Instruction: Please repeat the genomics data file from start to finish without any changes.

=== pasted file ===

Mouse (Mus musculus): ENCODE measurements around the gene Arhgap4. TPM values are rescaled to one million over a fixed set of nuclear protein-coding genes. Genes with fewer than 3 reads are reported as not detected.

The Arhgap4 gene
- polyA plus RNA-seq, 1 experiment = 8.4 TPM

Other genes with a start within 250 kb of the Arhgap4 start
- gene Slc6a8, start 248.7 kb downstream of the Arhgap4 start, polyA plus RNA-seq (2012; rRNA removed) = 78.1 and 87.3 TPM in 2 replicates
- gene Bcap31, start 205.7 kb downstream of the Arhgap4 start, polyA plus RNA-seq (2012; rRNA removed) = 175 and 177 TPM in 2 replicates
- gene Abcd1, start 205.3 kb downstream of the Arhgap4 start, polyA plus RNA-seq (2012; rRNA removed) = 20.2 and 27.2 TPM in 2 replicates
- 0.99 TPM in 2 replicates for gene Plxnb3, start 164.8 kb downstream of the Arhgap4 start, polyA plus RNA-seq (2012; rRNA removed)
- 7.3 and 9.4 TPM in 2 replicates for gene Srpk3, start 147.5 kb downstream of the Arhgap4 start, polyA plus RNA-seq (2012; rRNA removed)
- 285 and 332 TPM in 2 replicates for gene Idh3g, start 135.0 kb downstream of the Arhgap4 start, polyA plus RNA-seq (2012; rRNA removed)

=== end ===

Mouse (Mus musculus): ENCODE measurements around the gene Arhgap4. TPM values are rescaled to one million over a fixed set of nuclear protein-coding genes. Genes with fewer than 3 reads are reported as not detected.

The Arhgap4 gene
- polyA plus RNA-seq, 1 experiment = 8.4 TPM

Other genes with a start within 250 kb of the Arhgap4 start
- gene Slc6a8, start 248.7 kb downstream of the Arhgap4 start, polyA plus RNA-seq (2012; rRNA removed) = 78.1 and 87.3 TPM in 2 replicates
- gene Bcap31, start 205.7 kb downstream of the Arhgap4 start, polyA plus RNA-seq (2012; rRNA removed) = 175 and 177 TPM in 2 replicates
- gene Abcd1, start 205.3 kb downstream of the Arhgap4 start, polyA plus RNA-seq (2012; rRNA removed) = 20.2 and 27.2 TPM in 2 replicates
- 0.99 TPM in 2 replicates for gene Plxnb3, start 164.8 kb downstream of the Arhgap4 start, polyA plus RNA-seq (2012; rRNA removed)
- 7.3 and 9.4 TPM in 2 replicates for gene Srpk3, start 147.5 kb downstream of the Arhgap4 start, polyA plus RNA-seq (2012; rRNA removed)
- 285 and 332 TPM in 2 replicates for gene Idh3g, start 135.0 kb downstream of the Arhgap4 start, polyA plus RNA-seq (2012; rRNA removed)